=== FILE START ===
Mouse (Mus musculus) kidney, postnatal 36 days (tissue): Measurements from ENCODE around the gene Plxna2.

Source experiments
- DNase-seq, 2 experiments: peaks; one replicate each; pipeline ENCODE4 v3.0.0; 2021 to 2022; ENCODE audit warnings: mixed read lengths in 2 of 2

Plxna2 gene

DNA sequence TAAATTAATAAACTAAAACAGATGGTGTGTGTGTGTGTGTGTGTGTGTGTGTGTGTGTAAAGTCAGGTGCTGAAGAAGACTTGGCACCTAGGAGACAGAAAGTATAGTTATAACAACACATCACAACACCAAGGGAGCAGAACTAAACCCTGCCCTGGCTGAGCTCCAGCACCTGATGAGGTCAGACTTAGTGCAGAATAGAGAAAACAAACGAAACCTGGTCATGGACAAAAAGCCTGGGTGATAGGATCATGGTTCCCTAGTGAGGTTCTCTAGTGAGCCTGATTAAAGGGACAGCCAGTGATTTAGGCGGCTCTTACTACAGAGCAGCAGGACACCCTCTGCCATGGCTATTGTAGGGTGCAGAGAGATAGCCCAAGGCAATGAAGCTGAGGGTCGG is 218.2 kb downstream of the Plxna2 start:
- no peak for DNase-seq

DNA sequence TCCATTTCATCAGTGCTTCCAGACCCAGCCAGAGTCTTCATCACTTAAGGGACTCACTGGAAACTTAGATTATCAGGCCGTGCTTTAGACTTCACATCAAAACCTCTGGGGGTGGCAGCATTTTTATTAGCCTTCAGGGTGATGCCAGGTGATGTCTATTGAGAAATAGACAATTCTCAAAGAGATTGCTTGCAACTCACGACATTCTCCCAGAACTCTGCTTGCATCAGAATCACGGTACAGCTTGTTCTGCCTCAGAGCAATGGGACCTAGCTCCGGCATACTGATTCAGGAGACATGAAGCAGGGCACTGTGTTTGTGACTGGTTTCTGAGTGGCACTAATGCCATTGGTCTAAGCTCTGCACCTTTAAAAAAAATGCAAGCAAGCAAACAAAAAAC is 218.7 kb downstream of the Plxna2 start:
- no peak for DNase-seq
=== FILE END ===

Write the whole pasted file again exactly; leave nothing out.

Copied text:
Mouse (Mus musculus) kidney, postnatal 36 days (tissue): Measurements from ENCODE around the gene Plxna2.

Source experiments
- DNase-seq, 2 experiments: peaks; one replicate each; pipeline ENCODE4 v3.0.0; 2021 to 2022; ENCODE audit warnings: mixed read lengths in 2 of 2

Plxna2 gene

DNA sequence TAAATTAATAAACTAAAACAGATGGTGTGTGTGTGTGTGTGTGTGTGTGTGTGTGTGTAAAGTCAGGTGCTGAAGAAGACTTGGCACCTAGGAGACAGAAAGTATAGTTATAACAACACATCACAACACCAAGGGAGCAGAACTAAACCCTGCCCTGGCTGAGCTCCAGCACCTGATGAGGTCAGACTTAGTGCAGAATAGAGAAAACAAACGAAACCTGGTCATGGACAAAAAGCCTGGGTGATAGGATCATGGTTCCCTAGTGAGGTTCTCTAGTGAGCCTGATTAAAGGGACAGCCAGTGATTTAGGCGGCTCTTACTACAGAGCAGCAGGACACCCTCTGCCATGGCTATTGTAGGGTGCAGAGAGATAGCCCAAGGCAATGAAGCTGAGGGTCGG is 218.2 kb downstream of the Plxna2 start:
- no peak for DNase-seq

DNA sequence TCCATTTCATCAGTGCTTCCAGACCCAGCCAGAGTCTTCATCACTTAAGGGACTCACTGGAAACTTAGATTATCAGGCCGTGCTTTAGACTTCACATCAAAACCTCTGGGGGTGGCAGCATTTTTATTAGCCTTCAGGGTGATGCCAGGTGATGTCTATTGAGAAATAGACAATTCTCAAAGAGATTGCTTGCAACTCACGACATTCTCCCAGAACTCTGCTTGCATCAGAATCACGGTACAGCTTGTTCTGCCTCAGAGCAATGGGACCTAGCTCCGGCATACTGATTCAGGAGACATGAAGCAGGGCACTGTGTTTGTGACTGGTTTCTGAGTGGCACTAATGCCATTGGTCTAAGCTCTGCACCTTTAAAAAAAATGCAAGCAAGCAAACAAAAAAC is 218.7 kb downstream of the Plxna2 start:
- no peak for DNase-seq